The Vietnamese economy continues to face headwinds, as a struggling banking system impedes GDP growth. Poor exports and budget balance are also significant concerns. In an effort to turn the economy around, Vietnam is beginning to take a series of measures to improve the banking sector and encourage private sector participation in the economy.
In Q1 2013, Vietnam’s GDP growth slowed to 4.9 percent from 5.4 percent in Q4 2012. While retail sales growth averaged 10.2 percent year on year in Q1 2013, compared to 16.5 percent in Q4 2012, the Index of Industrial Production expanded only 4.9 percent—the slowest in three years. Growth has decelerated as banks, wary of bad debt, have reduced lending, limiting consumer spending and business expansion—lending contracted in the first two months of the year, compared to a 9 percent growth in 2012. Bad debts have almost doubled since 2011, and are currently at 6 percent, with inefficient state-owned enterprises (SOEs) accounting for 53 percent of bad debts. Exposure to a now-struggling real estate sector has also driven up bad debts, with house prices continuing to decline.
The current account situation is expected to worsen, as the global economic slowdown impacts exports, likely resulting in a deficit of approximately 1 percent of GDP this year, compared to a 1 percent surplus in 2012. Exports are projected to grow only 5.2 percent in 2013—the slowest rate since 1999—even as imports are likely to grow faster, driven by demand for capital and consumer goods. Vietnam’s budget deficit is also forecast to persist at 5 percent of GDP, as higher spending on infrastructure and social welfare, which began last year, may continue.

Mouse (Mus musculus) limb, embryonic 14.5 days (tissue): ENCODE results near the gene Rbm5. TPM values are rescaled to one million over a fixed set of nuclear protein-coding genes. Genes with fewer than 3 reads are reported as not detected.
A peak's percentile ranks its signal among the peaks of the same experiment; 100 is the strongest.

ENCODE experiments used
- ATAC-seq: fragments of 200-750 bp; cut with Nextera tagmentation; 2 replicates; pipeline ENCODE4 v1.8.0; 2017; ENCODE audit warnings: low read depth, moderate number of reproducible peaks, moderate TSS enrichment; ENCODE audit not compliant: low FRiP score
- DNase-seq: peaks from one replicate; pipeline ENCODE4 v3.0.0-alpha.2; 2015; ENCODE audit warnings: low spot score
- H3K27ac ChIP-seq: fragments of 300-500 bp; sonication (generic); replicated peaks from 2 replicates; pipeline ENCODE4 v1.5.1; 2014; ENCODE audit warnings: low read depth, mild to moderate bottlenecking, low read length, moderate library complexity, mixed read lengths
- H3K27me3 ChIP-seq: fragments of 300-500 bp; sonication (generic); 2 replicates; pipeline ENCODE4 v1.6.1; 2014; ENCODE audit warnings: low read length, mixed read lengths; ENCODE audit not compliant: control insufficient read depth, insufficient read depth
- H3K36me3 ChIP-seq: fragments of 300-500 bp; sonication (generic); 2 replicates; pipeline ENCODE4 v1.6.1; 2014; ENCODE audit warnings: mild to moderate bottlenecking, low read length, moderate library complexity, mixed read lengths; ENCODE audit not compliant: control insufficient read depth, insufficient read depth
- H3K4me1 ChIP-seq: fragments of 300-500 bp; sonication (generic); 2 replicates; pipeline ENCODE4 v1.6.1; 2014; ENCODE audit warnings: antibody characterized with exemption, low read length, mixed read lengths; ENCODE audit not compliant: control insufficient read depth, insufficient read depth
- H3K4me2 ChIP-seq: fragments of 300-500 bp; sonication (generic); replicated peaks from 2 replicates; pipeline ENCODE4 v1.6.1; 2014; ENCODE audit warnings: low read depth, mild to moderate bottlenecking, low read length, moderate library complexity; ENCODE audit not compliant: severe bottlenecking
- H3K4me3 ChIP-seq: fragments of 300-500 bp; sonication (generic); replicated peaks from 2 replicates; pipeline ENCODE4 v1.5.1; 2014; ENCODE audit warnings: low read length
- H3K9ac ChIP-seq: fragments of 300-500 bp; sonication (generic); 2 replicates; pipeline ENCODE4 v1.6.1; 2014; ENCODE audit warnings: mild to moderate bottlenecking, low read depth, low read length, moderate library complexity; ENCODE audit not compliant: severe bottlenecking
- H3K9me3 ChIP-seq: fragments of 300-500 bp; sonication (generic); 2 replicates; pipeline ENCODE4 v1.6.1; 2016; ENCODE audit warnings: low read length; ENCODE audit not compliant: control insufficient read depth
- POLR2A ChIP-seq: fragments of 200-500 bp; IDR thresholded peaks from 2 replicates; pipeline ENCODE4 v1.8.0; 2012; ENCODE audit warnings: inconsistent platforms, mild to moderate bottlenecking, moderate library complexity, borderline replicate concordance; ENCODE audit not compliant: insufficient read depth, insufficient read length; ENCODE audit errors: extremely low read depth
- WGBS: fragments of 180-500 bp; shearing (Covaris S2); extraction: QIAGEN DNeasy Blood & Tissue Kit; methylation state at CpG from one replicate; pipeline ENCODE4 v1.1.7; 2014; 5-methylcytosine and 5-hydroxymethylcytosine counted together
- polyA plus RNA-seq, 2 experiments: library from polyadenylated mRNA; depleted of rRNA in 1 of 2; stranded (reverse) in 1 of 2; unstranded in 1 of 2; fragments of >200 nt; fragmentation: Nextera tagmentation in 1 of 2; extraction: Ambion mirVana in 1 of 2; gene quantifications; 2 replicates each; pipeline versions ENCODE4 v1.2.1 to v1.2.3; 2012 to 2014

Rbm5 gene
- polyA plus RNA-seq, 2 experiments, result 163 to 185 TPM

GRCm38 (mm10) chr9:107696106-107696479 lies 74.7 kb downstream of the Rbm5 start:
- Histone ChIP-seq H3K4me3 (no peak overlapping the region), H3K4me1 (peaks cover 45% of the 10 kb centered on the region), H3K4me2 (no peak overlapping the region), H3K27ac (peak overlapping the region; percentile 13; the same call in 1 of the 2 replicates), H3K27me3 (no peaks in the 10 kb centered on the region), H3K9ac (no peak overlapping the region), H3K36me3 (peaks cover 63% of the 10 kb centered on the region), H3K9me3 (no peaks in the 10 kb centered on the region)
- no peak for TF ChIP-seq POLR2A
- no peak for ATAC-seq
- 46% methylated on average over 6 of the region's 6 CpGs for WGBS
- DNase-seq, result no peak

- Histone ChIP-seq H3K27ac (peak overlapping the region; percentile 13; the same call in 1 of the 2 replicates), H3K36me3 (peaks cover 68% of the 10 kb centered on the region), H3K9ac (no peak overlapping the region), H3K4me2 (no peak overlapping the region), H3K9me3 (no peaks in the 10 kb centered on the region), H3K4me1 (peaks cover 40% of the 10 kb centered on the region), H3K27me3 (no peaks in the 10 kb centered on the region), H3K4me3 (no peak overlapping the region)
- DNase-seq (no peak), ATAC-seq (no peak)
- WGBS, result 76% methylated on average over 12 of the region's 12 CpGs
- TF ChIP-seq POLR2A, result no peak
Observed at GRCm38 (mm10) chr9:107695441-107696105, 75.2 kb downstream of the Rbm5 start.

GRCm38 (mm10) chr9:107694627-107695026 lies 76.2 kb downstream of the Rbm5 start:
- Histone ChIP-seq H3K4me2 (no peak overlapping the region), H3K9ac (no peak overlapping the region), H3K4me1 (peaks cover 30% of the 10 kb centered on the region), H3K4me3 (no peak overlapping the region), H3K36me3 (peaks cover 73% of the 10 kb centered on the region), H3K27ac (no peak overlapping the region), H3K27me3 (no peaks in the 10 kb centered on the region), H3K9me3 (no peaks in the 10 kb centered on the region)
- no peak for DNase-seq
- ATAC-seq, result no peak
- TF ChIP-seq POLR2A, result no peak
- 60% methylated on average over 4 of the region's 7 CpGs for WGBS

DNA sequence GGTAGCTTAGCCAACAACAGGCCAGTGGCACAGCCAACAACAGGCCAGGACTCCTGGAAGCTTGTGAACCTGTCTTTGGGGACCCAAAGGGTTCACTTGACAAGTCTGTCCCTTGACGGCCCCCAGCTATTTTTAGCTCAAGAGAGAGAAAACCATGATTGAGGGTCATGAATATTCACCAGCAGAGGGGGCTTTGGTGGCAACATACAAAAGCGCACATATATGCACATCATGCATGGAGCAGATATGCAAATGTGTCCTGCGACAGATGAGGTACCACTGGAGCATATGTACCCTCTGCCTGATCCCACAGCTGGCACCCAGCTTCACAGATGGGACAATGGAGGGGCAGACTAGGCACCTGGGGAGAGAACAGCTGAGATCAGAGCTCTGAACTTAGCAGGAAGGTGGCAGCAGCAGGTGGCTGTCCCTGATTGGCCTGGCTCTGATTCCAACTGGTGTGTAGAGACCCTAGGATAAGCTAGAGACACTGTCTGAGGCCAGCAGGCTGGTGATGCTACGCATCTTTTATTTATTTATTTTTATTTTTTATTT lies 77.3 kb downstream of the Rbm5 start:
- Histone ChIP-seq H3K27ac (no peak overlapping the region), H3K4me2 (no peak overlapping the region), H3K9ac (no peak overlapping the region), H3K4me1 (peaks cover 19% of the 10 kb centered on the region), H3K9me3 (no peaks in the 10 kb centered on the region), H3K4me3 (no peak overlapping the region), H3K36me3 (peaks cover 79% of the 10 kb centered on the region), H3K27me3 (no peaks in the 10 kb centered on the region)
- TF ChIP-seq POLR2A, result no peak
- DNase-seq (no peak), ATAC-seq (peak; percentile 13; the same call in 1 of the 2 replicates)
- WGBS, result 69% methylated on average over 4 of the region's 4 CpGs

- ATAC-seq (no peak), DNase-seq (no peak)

Amid several economic challenges, Vietnam has become an attractive destination for low-wage manufacturing jobs. This is the result of the country’s low-cost advantage and close proximity to China, even as the Chinese are focusing on moving up the value chain in manufacturing. The average wage rate in Vietnam is nearly a third of that in China, as Vietnamese real wage growth has stagnated at 2 percent since 2005. In 2011, average factory worker wages in Vietnam were $123 per month, compared to $306 per month in China. Geopolitical tensions between China and Japan have also worked to the advantage of Vietnam, with more Japanese businesses turning to Vietnam as an alternative to China. In 2011, foreign direct investment (FDI) in manufacturing accounted for half of the total FDI in the country. Investments are being made in various manufacturing sectors, including garments, footwear, mobile phones, computers, and electronic appliances. However, high rates of inflation pose a risk to investment returns as well as to the cost advantage. Nominal wage inflation is growing at a rapid pace, averaging 14.9 percent from 2010 to 2012, and real wages are expected to grow in the years ahead.
Amid several economic challenges, Vietnam has become an attractive destination for low-wage manufacturing jobs.